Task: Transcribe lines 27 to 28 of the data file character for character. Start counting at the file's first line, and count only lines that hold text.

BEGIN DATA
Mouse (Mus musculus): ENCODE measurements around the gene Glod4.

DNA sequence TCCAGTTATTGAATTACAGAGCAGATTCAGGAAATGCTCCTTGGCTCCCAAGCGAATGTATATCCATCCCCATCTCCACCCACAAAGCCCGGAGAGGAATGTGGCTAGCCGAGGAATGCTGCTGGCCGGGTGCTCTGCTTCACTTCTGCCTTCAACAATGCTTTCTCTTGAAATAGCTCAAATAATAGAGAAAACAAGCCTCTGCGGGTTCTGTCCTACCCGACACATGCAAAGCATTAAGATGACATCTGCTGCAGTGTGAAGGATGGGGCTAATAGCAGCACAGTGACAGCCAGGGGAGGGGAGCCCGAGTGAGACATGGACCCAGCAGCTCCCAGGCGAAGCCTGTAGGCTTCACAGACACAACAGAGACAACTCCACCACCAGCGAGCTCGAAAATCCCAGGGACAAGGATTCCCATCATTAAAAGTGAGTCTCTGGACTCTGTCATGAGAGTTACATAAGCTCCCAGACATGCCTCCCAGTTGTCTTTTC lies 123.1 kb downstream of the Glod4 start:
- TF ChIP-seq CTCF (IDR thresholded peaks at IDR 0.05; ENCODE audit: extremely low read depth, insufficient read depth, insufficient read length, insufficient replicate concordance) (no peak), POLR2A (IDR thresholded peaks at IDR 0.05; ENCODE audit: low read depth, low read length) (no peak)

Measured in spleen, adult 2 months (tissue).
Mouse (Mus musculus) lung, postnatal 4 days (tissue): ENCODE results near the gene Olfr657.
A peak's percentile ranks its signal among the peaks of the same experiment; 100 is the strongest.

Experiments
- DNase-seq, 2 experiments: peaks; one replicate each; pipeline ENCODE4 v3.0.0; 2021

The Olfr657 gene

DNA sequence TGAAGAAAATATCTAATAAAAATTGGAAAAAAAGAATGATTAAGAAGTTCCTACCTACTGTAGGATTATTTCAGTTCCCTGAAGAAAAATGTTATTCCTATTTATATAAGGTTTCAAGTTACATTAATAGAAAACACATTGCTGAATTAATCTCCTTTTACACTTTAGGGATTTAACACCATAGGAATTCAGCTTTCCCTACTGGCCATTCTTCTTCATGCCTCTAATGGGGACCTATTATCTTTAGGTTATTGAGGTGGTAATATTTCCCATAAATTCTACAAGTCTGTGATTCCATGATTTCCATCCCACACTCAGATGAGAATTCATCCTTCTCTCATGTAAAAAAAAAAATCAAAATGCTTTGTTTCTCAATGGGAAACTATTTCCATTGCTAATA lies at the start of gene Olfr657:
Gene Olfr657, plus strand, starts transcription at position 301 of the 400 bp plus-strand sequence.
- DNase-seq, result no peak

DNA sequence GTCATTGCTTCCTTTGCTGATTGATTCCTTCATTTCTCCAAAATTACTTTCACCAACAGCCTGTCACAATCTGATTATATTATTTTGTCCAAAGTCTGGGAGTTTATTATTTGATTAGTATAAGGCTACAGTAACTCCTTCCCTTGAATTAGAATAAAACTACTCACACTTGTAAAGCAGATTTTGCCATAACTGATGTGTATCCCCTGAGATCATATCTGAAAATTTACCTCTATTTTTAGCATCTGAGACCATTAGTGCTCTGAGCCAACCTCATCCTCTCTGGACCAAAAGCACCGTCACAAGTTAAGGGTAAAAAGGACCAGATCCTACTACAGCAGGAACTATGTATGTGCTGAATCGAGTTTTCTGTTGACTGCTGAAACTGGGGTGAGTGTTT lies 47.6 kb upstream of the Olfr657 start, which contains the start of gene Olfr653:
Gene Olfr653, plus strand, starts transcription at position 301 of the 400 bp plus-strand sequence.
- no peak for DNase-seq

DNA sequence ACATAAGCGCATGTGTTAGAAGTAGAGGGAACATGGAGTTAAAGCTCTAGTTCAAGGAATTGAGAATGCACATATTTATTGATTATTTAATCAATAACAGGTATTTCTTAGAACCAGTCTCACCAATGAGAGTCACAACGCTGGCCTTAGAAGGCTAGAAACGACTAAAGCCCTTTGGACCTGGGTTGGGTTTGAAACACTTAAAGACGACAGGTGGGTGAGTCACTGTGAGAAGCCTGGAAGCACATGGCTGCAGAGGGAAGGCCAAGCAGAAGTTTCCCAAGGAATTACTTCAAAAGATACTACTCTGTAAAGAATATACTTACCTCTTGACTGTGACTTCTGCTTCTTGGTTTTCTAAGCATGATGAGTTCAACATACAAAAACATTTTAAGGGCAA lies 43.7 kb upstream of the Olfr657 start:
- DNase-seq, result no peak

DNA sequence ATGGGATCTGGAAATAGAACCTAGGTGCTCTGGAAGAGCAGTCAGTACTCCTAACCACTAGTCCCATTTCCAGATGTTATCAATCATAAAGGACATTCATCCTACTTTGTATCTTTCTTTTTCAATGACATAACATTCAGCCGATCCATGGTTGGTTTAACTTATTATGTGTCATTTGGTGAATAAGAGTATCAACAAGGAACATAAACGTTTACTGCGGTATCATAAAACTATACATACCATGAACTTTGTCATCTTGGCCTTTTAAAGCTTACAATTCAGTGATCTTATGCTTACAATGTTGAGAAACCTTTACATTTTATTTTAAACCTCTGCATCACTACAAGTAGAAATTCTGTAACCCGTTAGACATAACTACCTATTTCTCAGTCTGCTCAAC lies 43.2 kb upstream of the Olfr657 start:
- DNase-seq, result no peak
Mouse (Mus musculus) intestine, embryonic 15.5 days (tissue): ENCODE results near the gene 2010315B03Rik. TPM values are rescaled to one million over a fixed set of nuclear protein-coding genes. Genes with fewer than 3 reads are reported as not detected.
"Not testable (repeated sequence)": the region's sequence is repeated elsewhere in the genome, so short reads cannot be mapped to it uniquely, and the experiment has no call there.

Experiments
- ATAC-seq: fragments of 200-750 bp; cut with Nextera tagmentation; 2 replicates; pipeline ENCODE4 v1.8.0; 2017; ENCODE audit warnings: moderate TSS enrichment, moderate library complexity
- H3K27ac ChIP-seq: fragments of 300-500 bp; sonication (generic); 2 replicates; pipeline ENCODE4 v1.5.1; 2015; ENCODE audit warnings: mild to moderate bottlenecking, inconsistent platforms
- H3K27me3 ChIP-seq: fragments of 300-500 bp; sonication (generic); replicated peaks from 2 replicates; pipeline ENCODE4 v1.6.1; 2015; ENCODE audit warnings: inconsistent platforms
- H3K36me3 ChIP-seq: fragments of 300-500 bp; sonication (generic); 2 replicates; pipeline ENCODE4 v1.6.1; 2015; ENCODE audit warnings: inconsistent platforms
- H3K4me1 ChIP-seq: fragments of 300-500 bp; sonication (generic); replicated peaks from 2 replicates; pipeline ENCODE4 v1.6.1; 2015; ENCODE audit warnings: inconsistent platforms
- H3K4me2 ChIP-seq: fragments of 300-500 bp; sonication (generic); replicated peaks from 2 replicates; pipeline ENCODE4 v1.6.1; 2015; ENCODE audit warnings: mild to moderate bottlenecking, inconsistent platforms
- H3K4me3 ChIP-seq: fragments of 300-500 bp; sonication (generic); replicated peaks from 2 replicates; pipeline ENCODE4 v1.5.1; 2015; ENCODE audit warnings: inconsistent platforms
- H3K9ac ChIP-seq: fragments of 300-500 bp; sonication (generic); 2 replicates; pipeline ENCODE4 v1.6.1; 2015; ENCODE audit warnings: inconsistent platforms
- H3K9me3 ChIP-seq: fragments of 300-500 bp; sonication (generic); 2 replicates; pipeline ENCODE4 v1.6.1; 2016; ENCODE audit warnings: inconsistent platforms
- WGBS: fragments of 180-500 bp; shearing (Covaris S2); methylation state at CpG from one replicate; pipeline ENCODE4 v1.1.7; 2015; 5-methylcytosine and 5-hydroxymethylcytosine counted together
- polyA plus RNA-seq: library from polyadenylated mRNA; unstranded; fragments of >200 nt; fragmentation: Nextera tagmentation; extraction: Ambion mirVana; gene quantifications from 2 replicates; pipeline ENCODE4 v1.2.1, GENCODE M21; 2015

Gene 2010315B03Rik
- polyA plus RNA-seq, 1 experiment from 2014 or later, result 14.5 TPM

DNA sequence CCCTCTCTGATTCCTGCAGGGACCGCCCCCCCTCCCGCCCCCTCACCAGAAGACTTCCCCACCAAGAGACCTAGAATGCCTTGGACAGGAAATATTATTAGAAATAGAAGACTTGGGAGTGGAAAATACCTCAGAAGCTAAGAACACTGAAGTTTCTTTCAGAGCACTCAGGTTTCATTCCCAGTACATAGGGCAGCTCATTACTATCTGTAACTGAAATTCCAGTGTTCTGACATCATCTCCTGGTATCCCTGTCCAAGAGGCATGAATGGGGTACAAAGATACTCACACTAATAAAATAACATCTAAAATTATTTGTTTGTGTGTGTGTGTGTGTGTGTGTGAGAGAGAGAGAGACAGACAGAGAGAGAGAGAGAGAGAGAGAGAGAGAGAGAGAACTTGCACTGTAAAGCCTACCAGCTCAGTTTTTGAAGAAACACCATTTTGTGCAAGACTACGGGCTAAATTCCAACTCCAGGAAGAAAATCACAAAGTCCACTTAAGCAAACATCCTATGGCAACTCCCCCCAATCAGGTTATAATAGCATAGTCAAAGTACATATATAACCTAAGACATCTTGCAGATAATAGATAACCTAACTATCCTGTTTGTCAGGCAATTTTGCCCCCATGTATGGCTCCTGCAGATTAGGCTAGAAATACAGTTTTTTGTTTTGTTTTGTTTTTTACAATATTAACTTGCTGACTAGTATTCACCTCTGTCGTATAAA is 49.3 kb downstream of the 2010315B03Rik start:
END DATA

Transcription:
- H3K4me1 ChIP-seq: fragments of 300-500 bp; sonication (generic); replicated peaks from 2 replicates; pipeline ENCODE4 v1.6.1; 2015; ENCODE audit warnings: inconsistent platforms
- H3K4me2 ChIP-seq: fragments of 300-500 bp; sonication (generic); replicated peaks from 2 replicates; pipeline ENCODE4 v1.6.1; 2015; ENCODE audit warnings: mild to moderate bottlenecking, inconsistent platforms